Are you tired of seeing mixed messages on social media regarding the novel coronavirus? Even if you aren't a programmer, you can use data science techniques to analyze the real data and get answers for yourself. In this article I will provide step by step instructions on how to do it.
Russell J. Gray - 02/12/2020
I would first like to thank Patrick Tung for his blog post providing R code and and Dr. Yu for creating the new nCov2019 package, I have provided necessary links to their respective work at the bottom of this article.
Step 1. download R and R studios (FREE)
R is a programming language similar to Python, and is used widely by data scientists and ecologists. R studios is the Integrated Development Environment (IDE) that allows you to conveniently visualize your data, figures, and maps in the R environment itself.
Get R: https://cran.r-project.org/bin/windows/base/
Get RStudios: https://rstudio.com/products/rstudio/download/
Step 2. download and run this R file line by line
Step 3. Explore the data and figures
The first thing you will do is install the necessary package that provides the functions to query nCoV data.
The first function get_nCov2019(lang='en') pulls all data from the self-updating database in English. By storing it in an object "x", which is just a container for the data, you can name it whatever you'd like, we can view the count of total confirmed cases in China and the last time the count was updated.
China (total confirmed cases): 44742
last update: 2020-02-12 10:32:14
Next, we can use various options for exploring the data frame itself. By using the code x['global', ] we are calling our data "x" and querying all available data.
We can also use head(x[by='today'], 10) to subset data from our query and only view the first few data records from the current day. This will appear in descending order, in this case throughout China.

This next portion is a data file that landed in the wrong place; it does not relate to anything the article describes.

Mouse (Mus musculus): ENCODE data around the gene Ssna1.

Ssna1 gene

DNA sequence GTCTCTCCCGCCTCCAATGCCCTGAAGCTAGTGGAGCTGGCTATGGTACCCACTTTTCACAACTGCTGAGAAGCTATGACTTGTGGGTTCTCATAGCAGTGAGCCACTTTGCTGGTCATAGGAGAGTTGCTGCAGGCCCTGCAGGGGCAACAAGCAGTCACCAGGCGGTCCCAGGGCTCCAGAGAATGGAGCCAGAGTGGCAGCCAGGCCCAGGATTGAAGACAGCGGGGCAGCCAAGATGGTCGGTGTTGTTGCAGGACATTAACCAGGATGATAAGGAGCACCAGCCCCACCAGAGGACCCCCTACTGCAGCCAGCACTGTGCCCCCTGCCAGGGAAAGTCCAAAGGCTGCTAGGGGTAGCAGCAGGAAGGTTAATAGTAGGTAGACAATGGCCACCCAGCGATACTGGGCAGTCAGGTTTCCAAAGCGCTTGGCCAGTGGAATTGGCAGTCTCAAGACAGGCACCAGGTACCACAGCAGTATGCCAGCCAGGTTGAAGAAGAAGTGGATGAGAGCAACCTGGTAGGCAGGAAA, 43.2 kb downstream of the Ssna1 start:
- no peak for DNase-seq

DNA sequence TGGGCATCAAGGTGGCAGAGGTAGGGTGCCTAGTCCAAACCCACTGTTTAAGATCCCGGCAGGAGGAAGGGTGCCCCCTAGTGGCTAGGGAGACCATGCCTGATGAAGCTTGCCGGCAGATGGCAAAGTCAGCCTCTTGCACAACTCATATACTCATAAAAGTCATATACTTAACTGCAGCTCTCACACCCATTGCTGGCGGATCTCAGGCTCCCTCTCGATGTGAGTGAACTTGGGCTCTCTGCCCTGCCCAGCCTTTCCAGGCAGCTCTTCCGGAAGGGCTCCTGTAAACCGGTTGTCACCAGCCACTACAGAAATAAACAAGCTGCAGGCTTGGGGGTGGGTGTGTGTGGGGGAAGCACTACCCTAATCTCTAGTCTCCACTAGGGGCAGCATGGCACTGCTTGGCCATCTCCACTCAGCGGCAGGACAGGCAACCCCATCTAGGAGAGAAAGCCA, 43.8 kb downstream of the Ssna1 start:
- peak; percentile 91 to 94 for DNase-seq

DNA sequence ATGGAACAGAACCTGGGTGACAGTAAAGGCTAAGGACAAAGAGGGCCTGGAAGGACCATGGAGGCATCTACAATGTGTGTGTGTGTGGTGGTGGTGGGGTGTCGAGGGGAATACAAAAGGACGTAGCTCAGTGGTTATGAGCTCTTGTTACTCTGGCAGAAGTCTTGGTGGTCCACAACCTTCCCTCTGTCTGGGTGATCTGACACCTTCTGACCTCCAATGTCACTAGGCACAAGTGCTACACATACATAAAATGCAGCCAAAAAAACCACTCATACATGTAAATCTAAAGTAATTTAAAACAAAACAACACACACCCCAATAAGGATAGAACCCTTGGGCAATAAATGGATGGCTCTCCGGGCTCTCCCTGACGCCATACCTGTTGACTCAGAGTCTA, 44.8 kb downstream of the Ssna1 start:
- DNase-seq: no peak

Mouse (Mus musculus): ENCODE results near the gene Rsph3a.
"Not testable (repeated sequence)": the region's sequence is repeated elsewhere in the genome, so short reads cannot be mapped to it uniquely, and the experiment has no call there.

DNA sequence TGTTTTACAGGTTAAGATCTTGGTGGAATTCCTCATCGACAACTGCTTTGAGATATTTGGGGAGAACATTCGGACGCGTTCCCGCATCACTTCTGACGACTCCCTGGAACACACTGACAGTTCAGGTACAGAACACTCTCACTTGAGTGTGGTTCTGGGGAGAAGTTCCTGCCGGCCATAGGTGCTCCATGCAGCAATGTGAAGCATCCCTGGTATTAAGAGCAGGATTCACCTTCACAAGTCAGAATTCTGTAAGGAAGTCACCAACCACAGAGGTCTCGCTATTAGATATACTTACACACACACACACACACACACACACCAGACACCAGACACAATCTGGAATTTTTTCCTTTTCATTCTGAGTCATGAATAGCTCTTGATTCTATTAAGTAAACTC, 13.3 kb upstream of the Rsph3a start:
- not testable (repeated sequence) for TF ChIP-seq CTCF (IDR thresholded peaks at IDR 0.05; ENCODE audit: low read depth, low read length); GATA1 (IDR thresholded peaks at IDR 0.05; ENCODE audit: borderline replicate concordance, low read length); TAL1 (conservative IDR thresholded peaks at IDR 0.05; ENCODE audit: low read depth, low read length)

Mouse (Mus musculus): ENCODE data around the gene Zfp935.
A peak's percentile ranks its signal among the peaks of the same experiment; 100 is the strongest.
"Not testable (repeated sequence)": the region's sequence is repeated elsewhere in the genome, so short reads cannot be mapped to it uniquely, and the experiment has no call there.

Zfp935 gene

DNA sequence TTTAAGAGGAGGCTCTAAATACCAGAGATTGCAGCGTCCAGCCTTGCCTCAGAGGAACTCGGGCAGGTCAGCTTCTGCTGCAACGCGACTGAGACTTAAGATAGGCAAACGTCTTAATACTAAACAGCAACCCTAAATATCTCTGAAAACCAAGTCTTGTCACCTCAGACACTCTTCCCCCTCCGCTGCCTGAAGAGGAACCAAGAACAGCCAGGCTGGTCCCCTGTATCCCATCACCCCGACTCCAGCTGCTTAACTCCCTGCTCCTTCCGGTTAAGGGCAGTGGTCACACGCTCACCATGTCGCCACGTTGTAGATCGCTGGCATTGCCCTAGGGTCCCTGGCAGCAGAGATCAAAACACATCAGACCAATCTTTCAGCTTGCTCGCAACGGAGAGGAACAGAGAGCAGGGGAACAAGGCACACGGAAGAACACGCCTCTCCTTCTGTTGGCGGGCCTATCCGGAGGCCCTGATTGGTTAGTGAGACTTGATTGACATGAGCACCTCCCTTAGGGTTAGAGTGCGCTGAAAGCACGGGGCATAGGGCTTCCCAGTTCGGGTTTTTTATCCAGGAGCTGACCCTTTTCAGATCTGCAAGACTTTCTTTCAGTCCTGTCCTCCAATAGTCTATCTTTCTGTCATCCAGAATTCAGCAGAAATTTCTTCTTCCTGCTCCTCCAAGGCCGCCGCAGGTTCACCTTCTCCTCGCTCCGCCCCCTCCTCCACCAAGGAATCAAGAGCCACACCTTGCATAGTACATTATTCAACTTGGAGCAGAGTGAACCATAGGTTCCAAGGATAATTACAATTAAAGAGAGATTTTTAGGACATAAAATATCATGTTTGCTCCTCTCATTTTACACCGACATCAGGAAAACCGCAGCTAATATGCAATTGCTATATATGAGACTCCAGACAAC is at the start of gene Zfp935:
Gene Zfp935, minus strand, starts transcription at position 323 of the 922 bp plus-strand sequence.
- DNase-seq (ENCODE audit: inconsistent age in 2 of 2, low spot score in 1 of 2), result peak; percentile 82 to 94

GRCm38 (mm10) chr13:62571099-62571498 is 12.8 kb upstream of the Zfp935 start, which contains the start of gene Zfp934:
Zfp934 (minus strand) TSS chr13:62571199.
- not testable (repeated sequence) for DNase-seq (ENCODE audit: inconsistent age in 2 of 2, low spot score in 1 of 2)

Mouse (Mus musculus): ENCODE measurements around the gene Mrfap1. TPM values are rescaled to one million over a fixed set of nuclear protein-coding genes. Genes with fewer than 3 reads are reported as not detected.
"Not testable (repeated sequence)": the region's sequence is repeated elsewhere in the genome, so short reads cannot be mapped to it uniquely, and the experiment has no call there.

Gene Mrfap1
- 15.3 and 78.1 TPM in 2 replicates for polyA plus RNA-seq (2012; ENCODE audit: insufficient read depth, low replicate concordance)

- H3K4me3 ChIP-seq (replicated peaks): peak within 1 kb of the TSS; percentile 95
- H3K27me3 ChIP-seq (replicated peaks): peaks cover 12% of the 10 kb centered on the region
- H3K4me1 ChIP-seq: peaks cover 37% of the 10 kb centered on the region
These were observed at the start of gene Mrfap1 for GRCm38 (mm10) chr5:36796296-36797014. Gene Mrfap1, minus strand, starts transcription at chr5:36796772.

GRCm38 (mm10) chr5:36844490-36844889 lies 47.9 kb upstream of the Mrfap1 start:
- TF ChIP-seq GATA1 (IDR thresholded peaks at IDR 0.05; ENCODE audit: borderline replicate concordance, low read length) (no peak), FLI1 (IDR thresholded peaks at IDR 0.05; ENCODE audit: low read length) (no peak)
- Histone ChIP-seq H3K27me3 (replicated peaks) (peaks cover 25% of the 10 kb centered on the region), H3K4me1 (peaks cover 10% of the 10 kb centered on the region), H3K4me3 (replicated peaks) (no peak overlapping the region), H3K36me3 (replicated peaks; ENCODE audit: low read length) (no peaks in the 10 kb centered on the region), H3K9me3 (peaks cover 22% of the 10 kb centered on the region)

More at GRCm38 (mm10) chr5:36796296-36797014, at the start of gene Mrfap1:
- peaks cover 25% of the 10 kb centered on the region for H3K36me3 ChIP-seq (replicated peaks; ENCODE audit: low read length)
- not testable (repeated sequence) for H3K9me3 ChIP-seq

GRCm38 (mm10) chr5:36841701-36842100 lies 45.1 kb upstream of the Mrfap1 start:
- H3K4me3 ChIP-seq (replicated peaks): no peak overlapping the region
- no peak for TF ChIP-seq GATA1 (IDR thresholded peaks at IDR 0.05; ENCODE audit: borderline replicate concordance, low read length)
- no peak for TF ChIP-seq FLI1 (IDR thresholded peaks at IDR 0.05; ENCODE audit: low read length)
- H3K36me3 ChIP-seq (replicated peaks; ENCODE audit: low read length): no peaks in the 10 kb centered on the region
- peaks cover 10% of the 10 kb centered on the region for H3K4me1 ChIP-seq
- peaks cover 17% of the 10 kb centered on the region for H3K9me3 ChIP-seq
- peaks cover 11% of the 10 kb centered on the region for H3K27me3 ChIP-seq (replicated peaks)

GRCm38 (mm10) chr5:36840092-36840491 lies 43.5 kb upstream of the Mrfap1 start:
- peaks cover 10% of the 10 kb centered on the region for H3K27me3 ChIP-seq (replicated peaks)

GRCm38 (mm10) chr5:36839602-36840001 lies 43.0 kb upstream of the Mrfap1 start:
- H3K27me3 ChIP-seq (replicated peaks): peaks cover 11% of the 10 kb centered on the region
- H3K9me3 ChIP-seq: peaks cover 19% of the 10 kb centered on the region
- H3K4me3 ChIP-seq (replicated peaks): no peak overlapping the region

Now, there are several methods in the code file which allow you to explore by country, province, and even city; however, for visual learners, plotting the data will make it much easier to interpret. We do this by using the ggplot2 package, and forecats package as a supplement for organizing time series the data. We can use the built in plot() function with the data of our choice to plot a chloropleth heatmap of affected areas globally, or we can use ggplot() with various bars and columns to represent either time series data, or overall data.
Figures generated in R. (top left) confirmed cases by City in China; (top right) cumulative rate of confirmed cases of nCoV between January and February; (bottom left) cumulative rate of confirmed cases in cities of Anhui province, China; (bottom right) chloropleth world map showing hotspots based on confirmed cases of nCoV by country.
The main point I want everyone to take away from this, is that there is vast amounts of open-source data online, free to the public. If you take a few moments to learn a small amount of a coding language like R, you never have to guess which sources are reputable or believable, you can look at the raw data yourself, organize it, and draw your own conclusions. Scientific literacy is important for each of us to make informed decisions, and with current misinformation which spreads through social media platforms like wildfire, we sometimes feel overly skeptic. Learning to analyze data yourself removes the middle-man, as it were, and allows you to take control of the truth.